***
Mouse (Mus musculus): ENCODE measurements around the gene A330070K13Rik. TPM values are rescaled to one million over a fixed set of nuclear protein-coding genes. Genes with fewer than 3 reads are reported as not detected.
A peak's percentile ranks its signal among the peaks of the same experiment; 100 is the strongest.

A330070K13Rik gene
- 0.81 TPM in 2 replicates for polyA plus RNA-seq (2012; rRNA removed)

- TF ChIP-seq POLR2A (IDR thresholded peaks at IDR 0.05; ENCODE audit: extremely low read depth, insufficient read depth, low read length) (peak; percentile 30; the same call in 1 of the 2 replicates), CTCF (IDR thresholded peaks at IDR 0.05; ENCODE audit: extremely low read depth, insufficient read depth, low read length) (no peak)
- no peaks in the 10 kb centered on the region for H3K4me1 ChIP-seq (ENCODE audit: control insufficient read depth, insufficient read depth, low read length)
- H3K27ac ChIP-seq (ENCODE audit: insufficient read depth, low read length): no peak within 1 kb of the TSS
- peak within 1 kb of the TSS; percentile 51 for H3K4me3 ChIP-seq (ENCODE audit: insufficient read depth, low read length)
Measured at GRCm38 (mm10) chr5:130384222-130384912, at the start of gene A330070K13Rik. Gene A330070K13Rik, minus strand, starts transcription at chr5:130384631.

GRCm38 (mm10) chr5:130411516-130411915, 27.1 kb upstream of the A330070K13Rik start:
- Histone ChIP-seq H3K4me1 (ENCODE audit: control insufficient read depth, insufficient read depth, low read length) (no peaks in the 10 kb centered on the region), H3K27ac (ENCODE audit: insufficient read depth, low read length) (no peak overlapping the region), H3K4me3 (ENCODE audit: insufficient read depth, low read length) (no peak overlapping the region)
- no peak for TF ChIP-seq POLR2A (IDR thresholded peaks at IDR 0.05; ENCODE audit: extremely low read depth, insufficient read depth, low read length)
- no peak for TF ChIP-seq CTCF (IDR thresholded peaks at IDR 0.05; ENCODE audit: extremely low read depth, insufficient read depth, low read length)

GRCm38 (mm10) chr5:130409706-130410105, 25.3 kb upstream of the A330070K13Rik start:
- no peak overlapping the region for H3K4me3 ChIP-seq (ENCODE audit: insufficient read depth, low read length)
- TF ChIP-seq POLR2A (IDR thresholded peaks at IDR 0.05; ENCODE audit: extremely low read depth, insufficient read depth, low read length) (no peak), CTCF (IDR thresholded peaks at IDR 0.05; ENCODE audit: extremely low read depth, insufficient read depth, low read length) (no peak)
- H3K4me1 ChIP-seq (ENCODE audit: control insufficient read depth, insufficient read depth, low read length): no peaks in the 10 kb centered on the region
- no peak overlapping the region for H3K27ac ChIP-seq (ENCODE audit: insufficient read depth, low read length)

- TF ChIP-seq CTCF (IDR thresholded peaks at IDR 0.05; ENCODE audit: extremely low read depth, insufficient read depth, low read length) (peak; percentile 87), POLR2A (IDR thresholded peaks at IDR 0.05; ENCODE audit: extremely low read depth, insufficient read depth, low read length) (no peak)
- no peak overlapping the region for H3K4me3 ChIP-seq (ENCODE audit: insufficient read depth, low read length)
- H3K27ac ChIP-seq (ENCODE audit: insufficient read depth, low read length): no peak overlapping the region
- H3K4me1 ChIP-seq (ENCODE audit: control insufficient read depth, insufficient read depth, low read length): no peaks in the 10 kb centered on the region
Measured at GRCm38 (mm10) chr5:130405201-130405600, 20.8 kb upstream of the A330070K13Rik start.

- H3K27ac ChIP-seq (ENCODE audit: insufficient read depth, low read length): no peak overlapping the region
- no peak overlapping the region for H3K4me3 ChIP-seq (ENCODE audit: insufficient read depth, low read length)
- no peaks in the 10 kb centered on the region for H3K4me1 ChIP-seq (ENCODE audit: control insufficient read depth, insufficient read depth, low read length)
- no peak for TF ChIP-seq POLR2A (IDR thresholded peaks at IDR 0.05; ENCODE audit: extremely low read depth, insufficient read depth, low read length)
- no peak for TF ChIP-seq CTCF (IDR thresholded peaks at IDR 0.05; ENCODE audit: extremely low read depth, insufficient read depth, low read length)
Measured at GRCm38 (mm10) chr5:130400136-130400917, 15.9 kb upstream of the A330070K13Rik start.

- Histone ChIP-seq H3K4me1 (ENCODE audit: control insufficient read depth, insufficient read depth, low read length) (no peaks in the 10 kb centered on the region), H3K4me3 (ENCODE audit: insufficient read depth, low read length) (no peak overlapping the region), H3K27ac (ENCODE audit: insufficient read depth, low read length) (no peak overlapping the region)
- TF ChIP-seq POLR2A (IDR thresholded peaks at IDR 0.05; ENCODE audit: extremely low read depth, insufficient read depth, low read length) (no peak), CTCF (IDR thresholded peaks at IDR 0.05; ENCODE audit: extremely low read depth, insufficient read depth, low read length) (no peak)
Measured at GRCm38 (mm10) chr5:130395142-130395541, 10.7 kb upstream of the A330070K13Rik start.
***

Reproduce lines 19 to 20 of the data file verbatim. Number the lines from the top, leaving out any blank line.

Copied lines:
- TF ChIP-seq CTCF (IDR thresholded peaks at IDR 0.05; ENCODE audit: extremely low read depth, insufficient read depth, low read length) (peak; percentile 87), POLR2A (IDR thresholded peaks at IDR 0.05; ENCODE audit: extremely low read depth, insufficient read depth, low read length) (no peak)
- no peak overlapping the region for H3K4me3 ChIP-seq (ENCODE audit: insufficient read depth, low read length)